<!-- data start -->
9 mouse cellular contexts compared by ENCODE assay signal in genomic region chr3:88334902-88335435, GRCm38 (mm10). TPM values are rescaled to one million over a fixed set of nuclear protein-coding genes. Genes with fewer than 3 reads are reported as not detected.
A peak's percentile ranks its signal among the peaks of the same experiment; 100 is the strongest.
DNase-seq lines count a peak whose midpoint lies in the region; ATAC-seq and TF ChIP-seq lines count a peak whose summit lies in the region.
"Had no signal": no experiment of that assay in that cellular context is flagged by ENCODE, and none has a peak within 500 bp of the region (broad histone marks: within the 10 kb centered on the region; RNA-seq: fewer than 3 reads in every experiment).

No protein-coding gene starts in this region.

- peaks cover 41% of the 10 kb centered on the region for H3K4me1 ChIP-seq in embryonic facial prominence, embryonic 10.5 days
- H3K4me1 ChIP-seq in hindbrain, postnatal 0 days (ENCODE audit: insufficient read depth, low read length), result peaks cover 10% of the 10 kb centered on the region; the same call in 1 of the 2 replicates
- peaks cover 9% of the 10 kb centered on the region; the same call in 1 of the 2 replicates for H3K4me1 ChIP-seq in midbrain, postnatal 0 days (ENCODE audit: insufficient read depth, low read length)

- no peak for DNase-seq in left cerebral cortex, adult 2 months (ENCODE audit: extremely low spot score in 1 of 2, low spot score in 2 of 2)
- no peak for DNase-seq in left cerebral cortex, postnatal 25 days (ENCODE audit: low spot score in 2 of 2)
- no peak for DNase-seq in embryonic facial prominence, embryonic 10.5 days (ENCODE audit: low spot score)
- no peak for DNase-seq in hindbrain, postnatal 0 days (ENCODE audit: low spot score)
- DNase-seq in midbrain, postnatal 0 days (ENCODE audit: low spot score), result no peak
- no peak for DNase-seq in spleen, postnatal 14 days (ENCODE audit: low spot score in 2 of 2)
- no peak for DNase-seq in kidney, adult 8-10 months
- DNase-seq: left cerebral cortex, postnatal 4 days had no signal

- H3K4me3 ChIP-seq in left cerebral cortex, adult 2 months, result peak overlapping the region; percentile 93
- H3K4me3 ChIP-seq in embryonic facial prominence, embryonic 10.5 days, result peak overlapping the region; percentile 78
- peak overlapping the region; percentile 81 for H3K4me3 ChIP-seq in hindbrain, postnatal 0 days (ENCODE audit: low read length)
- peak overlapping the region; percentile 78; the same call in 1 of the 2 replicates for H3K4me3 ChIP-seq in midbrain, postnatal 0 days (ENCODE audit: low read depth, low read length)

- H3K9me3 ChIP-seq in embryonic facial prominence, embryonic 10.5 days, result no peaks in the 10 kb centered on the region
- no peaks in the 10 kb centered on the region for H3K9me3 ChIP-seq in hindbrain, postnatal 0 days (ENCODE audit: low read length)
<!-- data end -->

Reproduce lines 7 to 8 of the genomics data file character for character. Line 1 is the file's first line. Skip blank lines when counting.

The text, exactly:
- H3K4me1 ChIP-seq in hindbrain, postnatal 0 days (ENCODE audit: insufficient read depth, low read length), result peaks cover 10% of the 10 kb centered on the region; the same call in 1 of the 2 replicates
- peaks cover 9% of the 10 kb centered on the region; the same call in 1 of the 2 replicates for H3K4me1 ChIP-seq in midbrain, postnatal 0 days (ENCODE audit: insufficient read depth, low read length)